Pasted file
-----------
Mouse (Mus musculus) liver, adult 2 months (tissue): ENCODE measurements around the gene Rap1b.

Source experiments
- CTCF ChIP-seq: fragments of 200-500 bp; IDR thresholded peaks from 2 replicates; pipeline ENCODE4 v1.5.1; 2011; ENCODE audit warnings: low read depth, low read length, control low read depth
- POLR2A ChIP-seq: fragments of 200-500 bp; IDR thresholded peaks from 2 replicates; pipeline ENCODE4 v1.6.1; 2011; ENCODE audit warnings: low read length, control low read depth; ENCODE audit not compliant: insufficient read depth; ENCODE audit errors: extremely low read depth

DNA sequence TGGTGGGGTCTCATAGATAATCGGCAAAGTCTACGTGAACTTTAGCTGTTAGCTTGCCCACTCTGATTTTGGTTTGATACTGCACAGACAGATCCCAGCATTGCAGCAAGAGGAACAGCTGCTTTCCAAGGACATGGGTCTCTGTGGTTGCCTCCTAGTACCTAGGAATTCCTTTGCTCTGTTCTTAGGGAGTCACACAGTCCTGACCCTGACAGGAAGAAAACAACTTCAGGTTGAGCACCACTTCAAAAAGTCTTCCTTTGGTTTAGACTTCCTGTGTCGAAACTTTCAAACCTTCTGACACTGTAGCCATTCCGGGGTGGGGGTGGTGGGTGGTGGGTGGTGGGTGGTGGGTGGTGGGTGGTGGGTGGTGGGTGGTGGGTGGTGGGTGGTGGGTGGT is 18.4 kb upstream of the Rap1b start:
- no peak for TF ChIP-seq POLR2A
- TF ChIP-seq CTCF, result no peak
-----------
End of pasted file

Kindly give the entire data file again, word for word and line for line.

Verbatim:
Mouse (Mus musculus) liver, adult 2 months (tissue): ENCODE measurements around the gene Rap1b.

Source experiments
- CTCF ChIP-seq: fragments of 200-500 bp; IDR thresholded peaks from 2 replicates; pipeline ENCODE4 v1.5.1; 2011; ENCODE audit warnings: low read depth, low read length, control low read depth
- POLR2A ChIP-seq: fragments of 200-500 bp; IDR thresholded peaks from 2 replicates; pipeline ENCODE4 v1.6.1; 2011; ENCODE audit warnings: low read length, control low read depth; ENCODE audit not compliant: insufficient read depth; ENCODE audit errors: extremely low read depth

DNA sequence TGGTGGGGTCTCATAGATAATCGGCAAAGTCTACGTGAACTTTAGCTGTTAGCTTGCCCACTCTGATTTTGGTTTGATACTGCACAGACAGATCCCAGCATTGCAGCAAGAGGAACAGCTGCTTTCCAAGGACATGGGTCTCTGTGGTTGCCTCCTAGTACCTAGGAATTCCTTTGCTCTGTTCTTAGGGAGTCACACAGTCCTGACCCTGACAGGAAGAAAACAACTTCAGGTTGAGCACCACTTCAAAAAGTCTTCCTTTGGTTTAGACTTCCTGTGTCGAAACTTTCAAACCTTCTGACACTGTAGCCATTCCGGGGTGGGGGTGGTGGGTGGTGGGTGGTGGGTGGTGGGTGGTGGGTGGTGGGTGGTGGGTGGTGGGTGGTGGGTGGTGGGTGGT is 18.4 kb upstream of the Rap1b start:
- no peak for TF ChIP-seq POLR2A
- TF ChIP-seq CTCF, result no peak